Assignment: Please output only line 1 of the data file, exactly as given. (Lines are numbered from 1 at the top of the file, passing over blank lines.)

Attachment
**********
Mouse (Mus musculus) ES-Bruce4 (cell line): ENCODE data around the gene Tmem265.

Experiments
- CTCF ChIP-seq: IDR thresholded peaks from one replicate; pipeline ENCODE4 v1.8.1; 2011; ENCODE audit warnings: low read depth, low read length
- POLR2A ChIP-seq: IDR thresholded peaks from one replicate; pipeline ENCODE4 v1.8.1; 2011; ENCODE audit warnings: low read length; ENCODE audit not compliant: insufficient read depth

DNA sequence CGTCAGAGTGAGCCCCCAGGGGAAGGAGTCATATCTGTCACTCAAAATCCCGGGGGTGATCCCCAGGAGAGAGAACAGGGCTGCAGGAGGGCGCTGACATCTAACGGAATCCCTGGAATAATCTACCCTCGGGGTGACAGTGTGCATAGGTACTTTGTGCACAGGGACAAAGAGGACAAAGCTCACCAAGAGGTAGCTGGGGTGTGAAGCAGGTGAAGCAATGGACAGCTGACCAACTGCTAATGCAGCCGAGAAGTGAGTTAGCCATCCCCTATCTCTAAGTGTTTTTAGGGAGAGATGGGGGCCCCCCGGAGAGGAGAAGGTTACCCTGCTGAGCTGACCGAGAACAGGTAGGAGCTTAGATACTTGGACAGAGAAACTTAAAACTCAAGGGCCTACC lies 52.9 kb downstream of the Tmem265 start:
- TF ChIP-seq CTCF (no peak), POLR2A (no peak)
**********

Mouse (Mus musculus) ES-Bruce4 (cell line): ENCODE data around the gene Tmem265.